Patients cutting back on doctor visits by one-third

Patient cutbacks on physician visits are a problem that only seems to be getting worse as high jobless rates and recessionary pressures squeeze consumers. A new study concludes, in fact, that a full 36 percent of Americans have reduced the number of times they visit doctors, researchers say.

A survey by the American Optometric Association found that 63 percent of the adults responding saw dentists less often, 59 percent said they'd cut back on primary-care visits, and 52 percent had reduced the number of times they saw eye doctors. All told, only 8 percent of respondents said they were sticking to their normal schedule, researchers concluded.

As is often the case, this trend has had a different impact on varied ethnic groups. For example, 49 percent of Hispanic respondents had cut back, compared with 36 percent of blacks and 33 percent of whites. Gender differences also seemed to be a factor in how often patients saw their caregivers, with, for example, 38 percent of women limiting their doctor visits, as compared with 32 percent of men.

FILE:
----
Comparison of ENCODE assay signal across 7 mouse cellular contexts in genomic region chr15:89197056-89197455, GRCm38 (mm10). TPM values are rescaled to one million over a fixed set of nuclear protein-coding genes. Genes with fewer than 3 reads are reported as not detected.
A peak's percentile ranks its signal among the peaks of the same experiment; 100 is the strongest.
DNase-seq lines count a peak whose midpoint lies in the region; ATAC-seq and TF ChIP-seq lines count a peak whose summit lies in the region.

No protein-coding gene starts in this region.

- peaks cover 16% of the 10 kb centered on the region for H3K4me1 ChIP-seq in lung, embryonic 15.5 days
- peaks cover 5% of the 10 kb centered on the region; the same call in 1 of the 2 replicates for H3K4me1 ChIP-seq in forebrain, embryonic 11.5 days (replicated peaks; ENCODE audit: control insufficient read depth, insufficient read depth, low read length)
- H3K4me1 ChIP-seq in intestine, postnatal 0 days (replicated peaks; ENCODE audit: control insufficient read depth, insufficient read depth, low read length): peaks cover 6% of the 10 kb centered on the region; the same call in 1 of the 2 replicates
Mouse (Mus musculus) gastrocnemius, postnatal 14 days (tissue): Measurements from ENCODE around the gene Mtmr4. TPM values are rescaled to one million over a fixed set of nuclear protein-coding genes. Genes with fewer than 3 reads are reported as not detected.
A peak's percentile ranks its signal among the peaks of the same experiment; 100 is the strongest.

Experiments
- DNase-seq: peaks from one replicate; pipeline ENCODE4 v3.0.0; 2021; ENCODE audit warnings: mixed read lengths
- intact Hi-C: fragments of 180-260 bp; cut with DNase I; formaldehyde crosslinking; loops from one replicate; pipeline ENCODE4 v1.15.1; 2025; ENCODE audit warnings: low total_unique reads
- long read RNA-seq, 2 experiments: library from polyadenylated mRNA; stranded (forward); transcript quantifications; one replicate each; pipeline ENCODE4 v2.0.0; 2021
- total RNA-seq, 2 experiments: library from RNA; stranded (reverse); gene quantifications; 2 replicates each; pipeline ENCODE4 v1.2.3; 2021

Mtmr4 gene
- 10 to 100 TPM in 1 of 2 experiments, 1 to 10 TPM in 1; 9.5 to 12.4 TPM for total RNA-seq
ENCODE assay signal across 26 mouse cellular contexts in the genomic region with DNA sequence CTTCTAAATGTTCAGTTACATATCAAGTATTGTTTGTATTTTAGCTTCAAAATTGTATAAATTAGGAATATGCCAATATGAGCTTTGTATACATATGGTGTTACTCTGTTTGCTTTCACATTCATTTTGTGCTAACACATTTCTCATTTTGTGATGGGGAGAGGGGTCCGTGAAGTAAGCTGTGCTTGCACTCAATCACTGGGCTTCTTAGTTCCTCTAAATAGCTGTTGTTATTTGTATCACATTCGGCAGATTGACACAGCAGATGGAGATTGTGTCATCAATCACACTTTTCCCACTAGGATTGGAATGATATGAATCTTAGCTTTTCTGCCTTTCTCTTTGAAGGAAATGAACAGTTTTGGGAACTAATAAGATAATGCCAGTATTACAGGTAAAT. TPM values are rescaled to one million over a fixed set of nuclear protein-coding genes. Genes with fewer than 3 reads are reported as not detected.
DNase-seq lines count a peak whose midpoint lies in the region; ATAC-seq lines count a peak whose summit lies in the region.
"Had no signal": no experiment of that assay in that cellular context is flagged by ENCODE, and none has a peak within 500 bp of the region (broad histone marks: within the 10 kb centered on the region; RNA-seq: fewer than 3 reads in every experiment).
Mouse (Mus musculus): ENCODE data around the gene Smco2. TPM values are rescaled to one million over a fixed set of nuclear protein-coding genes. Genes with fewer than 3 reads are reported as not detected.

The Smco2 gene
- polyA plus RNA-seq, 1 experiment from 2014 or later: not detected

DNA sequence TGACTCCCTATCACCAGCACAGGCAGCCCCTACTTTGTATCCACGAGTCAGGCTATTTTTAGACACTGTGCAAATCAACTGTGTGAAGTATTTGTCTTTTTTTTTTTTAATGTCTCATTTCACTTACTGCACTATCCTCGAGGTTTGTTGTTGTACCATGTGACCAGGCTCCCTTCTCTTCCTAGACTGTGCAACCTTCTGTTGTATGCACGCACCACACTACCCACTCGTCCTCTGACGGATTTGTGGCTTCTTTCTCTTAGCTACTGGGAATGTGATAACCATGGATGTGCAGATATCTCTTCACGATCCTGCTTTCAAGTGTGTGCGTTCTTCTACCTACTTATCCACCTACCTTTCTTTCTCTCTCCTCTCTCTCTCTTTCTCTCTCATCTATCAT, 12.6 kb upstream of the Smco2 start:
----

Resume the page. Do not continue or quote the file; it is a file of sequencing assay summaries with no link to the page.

One particularly striking stat that emerged was that two-thirds of respondents in rural areas were reducing eye doctor visits, compared with half of urban and suburban residents.

To learn more about this topic:
- read this HealthDay News piece
- read this American Optometric Association press release

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